FROM UNIVERSAL PRESS SYNDICATE
FOR RELEASE: WEEK OF JANUARY 15, 1999
COLUMN OF THE AMERICAS by Patricia Gonzales and Roberto Rodriguez
NASA LOOKS TO NATIVE ELDERS TO HELP SAVE THE EARTH
The Nome Eskimo elder lamented
that nowadays his homeland in winter is too warm
for the life system to sustain itself -- only 20 degrees below zero instead of
70 below. His people have learned to live in balance with the ice and cold.
But now the Bering Strait
is sick. Sea ice is forming later, affecting the
animals who breed on it. The sea pups aren't ready to leave
when the ice melts, so they die or are abandoned. The hunters say the
walrus are skinny, and they have to hunt farther into the tundra because
the caribou know the thin ice won't sustain their weight.
In the old days, the elders
in Alaska could forecast the weather by
watching the stars. But now, says one Siberian Yupek elder, "The Earth is so
fast now. We can't predict the weather anymore."
Many native prophesies warned
of a time when the people would be confused, and
the old and the young would die first. The prophesies said the trees would die
from the tops down and the world would be in danger.
Using "eyes" from space,
NASA officials have seen that the elders are
right. Its officials conclude that the "Earth is a living system that is
distressed." So now, NASA has turned to native elders for counsel as it
examines the effect of climate change on the U.S. population, environment and
NASA brought together a gathering
of several hundred elders for a five-day climate-change workshop in Albuquerque,
N.M., last fall. NASA is seeking to
merge the knowing and wisdom of people who understand the responsibilities
that humans have to the Earth with the knowledge of non-native scientists.
The elders who attended the
conference, called the Circle of Wisdom Native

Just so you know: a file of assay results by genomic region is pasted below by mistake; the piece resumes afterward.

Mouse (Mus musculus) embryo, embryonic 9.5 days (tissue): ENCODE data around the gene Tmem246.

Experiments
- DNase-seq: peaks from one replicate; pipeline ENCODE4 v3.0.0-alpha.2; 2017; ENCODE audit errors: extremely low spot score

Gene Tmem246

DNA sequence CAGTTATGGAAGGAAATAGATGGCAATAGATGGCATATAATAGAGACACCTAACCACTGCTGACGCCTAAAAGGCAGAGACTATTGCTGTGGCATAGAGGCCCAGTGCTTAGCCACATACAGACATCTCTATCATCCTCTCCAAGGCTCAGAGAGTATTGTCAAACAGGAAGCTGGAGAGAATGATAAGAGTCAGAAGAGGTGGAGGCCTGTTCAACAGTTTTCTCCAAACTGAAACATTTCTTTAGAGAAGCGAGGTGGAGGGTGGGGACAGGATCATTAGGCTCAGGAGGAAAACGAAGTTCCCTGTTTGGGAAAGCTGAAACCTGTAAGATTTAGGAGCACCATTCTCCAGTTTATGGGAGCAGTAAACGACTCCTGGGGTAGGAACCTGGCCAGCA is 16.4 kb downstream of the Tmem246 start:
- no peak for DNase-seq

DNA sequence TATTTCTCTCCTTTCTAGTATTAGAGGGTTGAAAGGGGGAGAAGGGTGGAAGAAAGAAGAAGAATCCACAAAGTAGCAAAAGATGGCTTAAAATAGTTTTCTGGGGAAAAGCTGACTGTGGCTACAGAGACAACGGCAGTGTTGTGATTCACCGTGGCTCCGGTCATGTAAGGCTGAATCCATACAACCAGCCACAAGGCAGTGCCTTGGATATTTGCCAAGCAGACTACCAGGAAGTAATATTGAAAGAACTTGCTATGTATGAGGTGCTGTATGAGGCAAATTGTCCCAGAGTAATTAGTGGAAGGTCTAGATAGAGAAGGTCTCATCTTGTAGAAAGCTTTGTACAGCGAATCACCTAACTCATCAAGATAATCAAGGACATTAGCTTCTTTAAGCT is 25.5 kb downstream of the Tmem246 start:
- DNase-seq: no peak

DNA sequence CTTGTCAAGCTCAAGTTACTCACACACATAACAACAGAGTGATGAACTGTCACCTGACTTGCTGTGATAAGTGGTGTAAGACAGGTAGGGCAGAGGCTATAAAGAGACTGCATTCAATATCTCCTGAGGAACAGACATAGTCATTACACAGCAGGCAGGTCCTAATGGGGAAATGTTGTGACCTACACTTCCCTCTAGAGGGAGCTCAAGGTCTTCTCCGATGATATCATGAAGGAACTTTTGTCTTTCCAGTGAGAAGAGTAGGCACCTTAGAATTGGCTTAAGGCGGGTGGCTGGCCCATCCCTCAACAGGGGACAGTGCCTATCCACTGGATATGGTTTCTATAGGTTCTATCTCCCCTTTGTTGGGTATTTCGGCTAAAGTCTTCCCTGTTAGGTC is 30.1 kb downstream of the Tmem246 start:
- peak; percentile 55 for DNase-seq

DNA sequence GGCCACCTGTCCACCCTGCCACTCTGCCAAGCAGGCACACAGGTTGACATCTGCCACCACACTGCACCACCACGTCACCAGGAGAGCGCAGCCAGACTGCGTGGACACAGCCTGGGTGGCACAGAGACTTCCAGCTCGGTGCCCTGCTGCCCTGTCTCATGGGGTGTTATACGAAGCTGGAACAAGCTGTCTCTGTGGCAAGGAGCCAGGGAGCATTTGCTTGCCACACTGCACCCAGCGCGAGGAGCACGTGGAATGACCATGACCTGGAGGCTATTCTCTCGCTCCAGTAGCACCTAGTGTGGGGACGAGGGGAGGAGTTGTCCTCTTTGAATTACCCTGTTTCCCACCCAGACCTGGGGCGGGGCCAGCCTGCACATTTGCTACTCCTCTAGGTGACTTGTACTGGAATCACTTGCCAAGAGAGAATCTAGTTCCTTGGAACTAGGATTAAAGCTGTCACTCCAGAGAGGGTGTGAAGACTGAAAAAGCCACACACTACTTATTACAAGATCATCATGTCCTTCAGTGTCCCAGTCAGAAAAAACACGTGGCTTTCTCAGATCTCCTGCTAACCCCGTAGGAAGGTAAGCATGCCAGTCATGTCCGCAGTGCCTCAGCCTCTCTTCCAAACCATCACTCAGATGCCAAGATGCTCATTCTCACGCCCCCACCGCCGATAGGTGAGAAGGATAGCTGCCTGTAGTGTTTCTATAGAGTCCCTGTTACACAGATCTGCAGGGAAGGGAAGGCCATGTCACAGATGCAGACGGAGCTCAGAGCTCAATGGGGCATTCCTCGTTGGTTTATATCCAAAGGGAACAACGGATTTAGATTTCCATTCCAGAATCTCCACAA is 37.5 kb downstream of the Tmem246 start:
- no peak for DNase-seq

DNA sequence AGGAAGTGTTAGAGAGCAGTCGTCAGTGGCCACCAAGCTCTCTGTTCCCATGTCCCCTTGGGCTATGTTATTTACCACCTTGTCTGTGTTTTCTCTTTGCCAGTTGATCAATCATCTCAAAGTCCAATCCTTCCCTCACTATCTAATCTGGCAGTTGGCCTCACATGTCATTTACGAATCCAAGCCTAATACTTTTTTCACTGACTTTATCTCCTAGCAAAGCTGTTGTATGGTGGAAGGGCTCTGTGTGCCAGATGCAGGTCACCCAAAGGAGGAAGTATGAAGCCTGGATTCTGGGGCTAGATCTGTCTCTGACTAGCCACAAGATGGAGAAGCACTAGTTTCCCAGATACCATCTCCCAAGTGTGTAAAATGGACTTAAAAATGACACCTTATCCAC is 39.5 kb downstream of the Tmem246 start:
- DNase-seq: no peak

Peoples/Native Homelands Climate Change Workshop, stated: "It is this spiritual
connection to Mother Earth, Father Sky and all Creation that is lacking in the
rest of the world. ... We call upon the people of the world to hold your leaders
According to documents issued
by the workshop, temperatures will become
warmer in the Northern Hemisphere by 5 to 15 degrees Fahrenheit within the next
The primary source of human-induced
climate change is the burning of oil, gas
and coal. The melting of sea ice "affects the exchange of energy continuously
taking place on the Earth's surface," according to NASA.
While it might seem a distant
problem to many people in the United States, all life
We have long said that native
prophesies are misunderstood. They not only are
spiritual visions, but often also come from a life-science observation of the
When people understand that
they are not separate from the natural world, they
will seek to honor and understand it. This is why Chief Joseph said long ago
that the Earth was part of his body and they were of one "mind."
Native people traditionally
have understood that the Earth and universe
have a mind and a spirit, a cosmic intelligence that in fact responds to
us, to our intentions.
"Earth is a living mother,
an organism. I know none of us would think of abusing
our birth mother. She is a spiritual woman... that gives life. Through our
ceremonies, we honor her life-giving power so that she can continue to nourish
us," says Cheyenne elder Henrietta Mann.
When people no longer live
and learn from the land, their disconnection to it
leads to the abuse of Mother Earth. Along with the land, native
people's traditions die: their food, their ceremonies, medicinal plants,
their fibers for making sacred baskets.
And much of it has been through
the greed of market economies and the
perversions of science and technology that have claimed or contaminated the
land, particularly native lands, through deforestation, pesticides, industrial
waste, radioactive poisoning and mining.
"What good is an economic
system if our children die anyway?" asked a Kanaka
Maoli elder from Hawaii. A nearby flip-chart read,
"There is no post-environment economy."
There are myriad things to
be done, including requiring companies to
factor the environmental impact of their projects into their businesses,
and demanding that all public projects invest in clean and renewable forms of
energy. But most of all, we must begin to value life in all its manifestations.
Corbin Harney, a Shoshone
elder, says the spirits of the land and the ancestors
are waiting for people to recognize their responsibility to Mother Earth.
"They want to hear us
pray so that they can work with us, so everything can heal."